Smart meter completion delayed

BC Hydro has been given another year to complete its wireless smart grid project, with 140,000 smart meters still to be installed

Smart meters are tested at a BC Hydro lab. More than 1.7 million of the meters have been installed.

BC Hydro has been given another year to complete its wireless smart grid project, as it nears the original deadline with 140,000 smart meters still to be installed.

Energy Minister Rich Coleman announced the extension of the Dec. 31, 2012 deadline imposed by the B.C. Liberal government’s Clean Energy Act. Pushed through the legislature in the spring of 2010, that legislation supports sweeping changes to BC Hydro’s expansion using wind, small hydro and other private power development.

In a ministry statement, Coleman cited shortages of skilled labour, meters and other specialized equipment as well as “customer concerns” for failing to meet the deadline for all 1.87 million meters across the province. BC Hydro has been dogged by political and citizen protests about the cost of the refit and persistent claims of various hazards from the meters.

Installers have also encountered meters made inaccessible by construction of garages, decks and other structures that covered them.

Some homeowners who refused replacement of mechanical meters now worry that they will be on the hook for costs if their old meter equipment fails after they refused the upgrade.

BC Hydro spokesman Greg Alexis said the one-year delay, originally signaled in a November finance ministry update, doesn’t change the utility’s target of the 2014 fiscal year to implement the entire system. Meters are only a small part of a province-wide grid that will automatically report power outages and offer customers a real-time display of their power consumption.

The Clean Energy Act was the culmination of former premier Gordon Campbell’s climate and energy strategy. It exempted the wireless meter project, the proposed Site C dam on the Peace River, and an array of private power proposals from scrutiny by the B.C. Utilities Commission.

NDP energy critic John Horgan has said he supports a review of the wireless grid proposal and other major projects by the utilities commission.

Just Posted

Surrey cold-case murder is Crime Stoppers’ ‘Crime of the week’

Police have yet to arrest a suspect in the April 24, 2011 murder of Devon Allaire-Bell, 19, in Newton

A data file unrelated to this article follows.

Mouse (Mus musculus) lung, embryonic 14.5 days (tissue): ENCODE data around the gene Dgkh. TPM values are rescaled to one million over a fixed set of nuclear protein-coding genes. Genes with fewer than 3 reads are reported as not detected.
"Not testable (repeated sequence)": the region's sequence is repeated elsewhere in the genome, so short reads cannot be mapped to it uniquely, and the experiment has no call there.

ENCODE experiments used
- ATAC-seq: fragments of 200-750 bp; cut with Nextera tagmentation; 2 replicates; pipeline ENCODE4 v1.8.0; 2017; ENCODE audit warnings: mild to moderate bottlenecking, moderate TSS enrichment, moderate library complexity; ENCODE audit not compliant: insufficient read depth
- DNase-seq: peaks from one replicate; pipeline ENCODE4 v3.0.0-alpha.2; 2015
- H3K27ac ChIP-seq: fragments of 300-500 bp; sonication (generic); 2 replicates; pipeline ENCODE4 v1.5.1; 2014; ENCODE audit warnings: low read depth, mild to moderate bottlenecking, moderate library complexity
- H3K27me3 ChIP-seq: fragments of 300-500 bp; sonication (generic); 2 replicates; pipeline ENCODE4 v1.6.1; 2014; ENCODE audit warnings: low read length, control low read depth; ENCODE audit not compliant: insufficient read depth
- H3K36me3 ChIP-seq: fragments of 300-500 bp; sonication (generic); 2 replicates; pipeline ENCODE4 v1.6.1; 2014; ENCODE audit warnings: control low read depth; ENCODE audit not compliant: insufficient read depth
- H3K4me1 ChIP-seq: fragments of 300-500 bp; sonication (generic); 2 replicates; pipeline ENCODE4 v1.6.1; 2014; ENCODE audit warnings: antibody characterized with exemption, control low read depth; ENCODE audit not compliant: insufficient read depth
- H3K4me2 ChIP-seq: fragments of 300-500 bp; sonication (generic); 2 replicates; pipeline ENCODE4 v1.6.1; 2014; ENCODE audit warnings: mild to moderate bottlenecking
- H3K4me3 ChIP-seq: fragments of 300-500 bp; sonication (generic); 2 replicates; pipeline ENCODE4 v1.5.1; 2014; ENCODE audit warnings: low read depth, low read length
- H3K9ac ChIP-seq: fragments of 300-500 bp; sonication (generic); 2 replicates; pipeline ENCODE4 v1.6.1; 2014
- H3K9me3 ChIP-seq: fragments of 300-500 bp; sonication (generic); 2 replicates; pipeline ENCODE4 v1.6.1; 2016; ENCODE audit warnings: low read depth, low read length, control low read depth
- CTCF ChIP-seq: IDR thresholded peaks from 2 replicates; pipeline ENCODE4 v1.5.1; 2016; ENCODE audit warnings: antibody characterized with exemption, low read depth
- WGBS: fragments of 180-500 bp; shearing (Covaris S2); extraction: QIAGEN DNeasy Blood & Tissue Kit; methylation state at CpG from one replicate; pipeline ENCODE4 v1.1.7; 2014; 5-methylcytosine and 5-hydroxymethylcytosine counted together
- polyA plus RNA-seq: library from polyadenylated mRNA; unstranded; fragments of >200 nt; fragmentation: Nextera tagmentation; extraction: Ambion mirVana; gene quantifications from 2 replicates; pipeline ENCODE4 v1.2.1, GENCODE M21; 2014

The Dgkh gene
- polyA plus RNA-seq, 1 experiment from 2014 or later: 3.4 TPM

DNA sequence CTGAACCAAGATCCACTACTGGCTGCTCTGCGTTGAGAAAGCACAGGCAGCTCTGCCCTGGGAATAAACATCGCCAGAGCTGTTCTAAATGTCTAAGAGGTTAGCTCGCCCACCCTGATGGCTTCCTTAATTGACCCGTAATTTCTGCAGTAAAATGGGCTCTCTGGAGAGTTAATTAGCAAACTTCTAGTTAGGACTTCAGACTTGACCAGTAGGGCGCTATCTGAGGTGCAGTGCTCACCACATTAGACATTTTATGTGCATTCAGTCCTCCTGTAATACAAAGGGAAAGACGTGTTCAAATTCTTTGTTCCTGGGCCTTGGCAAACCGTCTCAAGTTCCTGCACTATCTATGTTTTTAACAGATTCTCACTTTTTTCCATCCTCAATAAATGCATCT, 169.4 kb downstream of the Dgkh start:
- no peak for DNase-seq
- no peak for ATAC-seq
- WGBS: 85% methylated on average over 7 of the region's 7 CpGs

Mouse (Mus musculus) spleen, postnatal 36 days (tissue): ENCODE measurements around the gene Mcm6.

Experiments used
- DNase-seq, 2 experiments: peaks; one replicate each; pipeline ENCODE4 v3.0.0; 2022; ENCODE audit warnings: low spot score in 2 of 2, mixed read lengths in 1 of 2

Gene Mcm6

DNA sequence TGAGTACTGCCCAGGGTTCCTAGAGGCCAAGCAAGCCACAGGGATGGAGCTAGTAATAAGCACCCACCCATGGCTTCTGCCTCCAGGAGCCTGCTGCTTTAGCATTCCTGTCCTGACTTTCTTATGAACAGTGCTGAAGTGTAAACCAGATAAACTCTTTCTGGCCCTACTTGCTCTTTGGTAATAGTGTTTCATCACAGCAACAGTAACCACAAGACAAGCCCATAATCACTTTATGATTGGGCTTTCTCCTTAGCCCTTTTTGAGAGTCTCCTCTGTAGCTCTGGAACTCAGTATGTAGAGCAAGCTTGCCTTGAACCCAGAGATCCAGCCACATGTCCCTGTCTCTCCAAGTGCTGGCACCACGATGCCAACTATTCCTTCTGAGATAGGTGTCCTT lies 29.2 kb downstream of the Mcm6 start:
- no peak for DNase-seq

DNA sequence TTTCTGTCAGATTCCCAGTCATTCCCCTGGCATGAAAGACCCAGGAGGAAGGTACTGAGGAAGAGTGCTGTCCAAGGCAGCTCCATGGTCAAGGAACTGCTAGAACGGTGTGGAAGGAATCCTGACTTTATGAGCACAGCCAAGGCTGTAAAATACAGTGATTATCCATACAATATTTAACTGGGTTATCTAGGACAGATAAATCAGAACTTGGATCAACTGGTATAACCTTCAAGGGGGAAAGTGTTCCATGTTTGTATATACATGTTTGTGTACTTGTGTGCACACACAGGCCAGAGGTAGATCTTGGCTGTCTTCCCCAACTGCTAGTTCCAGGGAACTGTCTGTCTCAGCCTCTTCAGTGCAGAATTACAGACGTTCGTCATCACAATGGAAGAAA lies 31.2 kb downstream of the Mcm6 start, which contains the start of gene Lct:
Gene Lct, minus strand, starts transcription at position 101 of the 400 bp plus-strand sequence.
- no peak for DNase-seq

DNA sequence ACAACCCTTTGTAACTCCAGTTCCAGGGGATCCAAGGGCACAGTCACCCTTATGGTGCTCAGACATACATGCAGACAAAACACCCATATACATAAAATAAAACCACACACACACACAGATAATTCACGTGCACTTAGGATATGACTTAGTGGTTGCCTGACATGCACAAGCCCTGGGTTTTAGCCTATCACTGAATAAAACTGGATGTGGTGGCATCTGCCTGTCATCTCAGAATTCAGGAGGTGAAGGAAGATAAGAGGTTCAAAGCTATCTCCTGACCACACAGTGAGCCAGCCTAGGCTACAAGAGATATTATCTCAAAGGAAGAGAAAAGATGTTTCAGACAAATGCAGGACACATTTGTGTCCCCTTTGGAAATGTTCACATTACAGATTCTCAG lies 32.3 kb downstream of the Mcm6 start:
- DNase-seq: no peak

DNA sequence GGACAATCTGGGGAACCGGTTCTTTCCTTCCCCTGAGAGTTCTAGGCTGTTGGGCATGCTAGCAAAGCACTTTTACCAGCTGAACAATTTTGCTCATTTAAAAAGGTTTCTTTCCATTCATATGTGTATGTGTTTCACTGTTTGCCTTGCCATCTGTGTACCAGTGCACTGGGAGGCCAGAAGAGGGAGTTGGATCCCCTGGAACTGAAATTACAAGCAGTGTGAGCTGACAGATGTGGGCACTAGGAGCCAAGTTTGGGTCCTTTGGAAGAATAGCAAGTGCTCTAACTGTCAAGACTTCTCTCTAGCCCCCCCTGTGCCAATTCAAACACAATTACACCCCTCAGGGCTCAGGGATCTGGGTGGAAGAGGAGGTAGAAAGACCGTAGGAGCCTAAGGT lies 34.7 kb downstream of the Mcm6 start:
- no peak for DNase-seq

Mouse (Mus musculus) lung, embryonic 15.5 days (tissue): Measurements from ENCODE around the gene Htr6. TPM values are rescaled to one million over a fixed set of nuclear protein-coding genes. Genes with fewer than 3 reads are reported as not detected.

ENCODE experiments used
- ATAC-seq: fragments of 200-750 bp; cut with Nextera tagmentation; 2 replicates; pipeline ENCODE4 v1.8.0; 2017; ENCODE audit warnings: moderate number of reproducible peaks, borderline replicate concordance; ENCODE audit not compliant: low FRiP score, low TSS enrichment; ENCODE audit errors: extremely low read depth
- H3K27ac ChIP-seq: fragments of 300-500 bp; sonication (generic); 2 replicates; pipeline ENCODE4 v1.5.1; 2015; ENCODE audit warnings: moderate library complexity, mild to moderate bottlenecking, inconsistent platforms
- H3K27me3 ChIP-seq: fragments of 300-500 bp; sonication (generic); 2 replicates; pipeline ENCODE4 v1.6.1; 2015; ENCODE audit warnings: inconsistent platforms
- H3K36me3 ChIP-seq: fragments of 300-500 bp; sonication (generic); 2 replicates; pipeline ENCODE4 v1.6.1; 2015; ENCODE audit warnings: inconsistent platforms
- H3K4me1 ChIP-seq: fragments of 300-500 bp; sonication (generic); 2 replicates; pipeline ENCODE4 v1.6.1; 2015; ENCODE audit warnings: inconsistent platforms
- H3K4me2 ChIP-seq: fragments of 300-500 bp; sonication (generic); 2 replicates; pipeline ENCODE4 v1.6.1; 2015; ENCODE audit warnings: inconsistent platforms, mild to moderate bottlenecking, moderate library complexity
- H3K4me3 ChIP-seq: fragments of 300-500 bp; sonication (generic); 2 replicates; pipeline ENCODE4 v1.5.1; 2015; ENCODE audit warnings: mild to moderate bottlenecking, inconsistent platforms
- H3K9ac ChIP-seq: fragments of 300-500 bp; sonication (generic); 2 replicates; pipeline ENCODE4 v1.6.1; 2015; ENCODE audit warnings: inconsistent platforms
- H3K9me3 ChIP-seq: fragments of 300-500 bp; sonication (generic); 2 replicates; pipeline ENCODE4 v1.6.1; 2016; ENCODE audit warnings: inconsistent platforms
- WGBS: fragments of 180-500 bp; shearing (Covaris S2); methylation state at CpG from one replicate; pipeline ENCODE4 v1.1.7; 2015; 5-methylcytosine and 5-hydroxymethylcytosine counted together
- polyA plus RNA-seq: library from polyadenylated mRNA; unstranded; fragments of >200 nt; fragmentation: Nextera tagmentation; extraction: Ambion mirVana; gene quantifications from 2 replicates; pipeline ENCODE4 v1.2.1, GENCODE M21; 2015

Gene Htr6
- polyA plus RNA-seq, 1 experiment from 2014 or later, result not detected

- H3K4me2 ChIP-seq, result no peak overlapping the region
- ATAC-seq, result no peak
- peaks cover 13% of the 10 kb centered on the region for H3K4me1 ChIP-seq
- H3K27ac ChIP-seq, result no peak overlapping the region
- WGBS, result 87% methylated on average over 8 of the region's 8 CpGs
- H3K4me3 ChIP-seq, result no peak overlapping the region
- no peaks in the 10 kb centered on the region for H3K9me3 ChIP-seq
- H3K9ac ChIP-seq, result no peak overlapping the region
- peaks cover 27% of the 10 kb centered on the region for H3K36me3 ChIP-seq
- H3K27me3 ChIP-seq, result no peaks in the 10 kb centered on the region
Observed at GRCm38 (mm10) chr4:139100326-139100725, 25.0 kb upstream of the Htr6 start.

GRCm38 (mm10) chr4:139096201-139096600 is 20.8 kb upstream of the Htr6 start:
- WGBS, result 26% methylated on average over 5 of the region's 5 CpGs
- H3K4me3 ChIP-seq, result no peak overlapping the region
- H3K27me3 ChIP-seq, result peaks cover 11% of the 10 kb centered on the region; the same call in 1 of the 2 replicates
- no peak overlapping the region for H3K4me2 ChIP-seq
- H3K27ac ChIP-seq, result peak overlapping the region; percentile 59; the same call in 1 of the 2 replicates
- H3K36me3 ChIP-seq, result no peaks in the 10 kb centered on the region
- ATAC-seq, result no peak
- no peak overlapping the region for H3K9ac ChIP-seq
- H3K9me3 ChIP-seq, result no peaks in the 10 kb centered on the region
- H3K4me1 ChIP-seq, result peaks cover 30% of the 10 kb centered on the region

Surrey’s ready for winter with 17,000 tonnes of salt, online snow plow tracker

A sidewalk-clearing pilot project is continuing in City Centre this year

LETTER: Oppal should delay Surrey’s policing plan until we can vote in new mayor

In case of transition plan, red tape and bureaucracy might actually save Surrey’s skin

TransLink to discuss proposed bus-route changes at White Rock forum

“It is important that the opinions of riders are heard,” says mayor

SURREY EVENTS: ‘Classic Scary Movie Marathon’ for Halloween, and more

Concerts, plays, fundraisers and other events in our weekly guide for Surrey

Scheer, Trudeau, Singh haggle over potential minority government outcome

If you believe the polls, it appears the Liberals and Conservatives are neck-and-neck

Kawhi Leonard, former Toronto Raptor, welcomed back to Vancouver at pre-season game

Fans go wild at pre-season game between L.A. Clippers and Dallas Mavericks at Rogers Arena

Greens and NDP go head to head on West Coast; Scheer takes fight to Bernier

Trudeau turns focus to key ridings outside Toronto after two days in Quebec

Canucks beat Stanley Cup champs 4-3 in a shootout

Leivo nets winner, Vancouver dumps St. Louis for fourth straight win

‘The more you test, the more you find’: Beef recalls a sign of success, experts say

Despite appearances, experts say a recent rise in major recalls is not a sign of food supply problems

Scholars say religious vaccine objections can’t be traced to Biblical sources

Vaccinations are a requirement to attend class in Ontario and New Brunswick, while B.C. launched a demand this fall

ELECTION 2019: How would the major parties address Canada’s housing crisis?

Promises include speculation taxes, more affordable housing, and declaring housing a human right

Workers at four Vancouver hotels ratify contract with higher wages, job security

Unite Here Local 40 president Zailda Chan says it’s the first hotel strike in Vancouver in nearly two decades

Japanese buyer expands wood pellet contract with B.C.’s Pinnacle

Mitsui and Co. increases contract with Interior energy producer

Most Read